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Putin tells Megyn Kelly Russia will ‘never, never’ extradite accused hackers to US

March 07, 2018

In an exclusive interview with Russian President Vladimir Putin over the weekend, Megyn Kelly had the opportunity to once again hear Putin’s statements on Russia’s alleged interference in the 2016 election. Putin did not deny that Russian individuals or Russian companies were involved with the election, but he denied any involvement by the Russian government.

Of the 13 Russian nationals and three Russian companies recently indicated in the investigation by special counsel Robert Mueller – some of which were referred to as Putin’s “close friends” by Kelly during the interview – Putin said he has “no idea” what they did or what caused them to do what they did.

“I know that they do not represent the Russian state, the Russian authorities. And what they did specifically? I have no idea. I do not know what they were guided by,” Putin said.

“Let them just not talk to the press. Let them provide some materials, some specifics and data. We’ll be prepared to look at them and talk about it,” he continued.

When asked by Kelly if Russia would extradite the individuals to the United States, Putin sternly denied any such possibility.

“Never. Never. Russia does not extradite its citizens to anyone. Just like the United States,” he said.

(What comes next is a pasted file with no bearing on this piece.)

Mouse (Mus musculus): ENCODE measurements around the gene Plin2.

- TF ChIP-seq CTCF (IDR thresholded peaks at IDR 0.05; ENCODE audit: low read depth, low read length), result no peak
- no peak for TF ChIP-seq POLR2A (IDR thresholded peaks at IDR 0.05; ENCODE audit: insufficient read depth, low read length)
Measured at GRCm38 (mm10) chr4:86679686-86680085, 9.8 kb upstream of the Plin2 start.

During the interview, Kelly also outlined other factors that have led the United States to believe Russian meddling occurred, including alleged DNC hacking and social media bots spreading false information. When asked to comment on those accusations, Putin said the only thing that matters is an official document, such as request to the general prosecutor of the Russian Federation.

“Give us a document. Give us an official request. This has to go through official channels. Not through the press, or yelling and hollering in the United States Congress,” Putin said.

Kelly interviewed Putin over the course of two days in Moscow and Kaliningrad, and the full hour-long interview will air this Friday. Kelly said that exchanges “got tense at times” with topics including Russia’s recent announcement of new advanced nuclear weapons that were revealed during a recent speech by Putin.

The U.S Department of Justice accused the 13 Russian nationals and three Russian groups of “violating U.S. criminal laws in order to interfere with U.S. elections and political processes,” according to the Feb. 16 indictment document.

“The indictment charges all of the defendants with conspiracy to defraud the United States, three defendants with conspiracy to commit wire fraud and bank fraud, and five defendants with aggravated identity theft,” the agency said, ABC reported.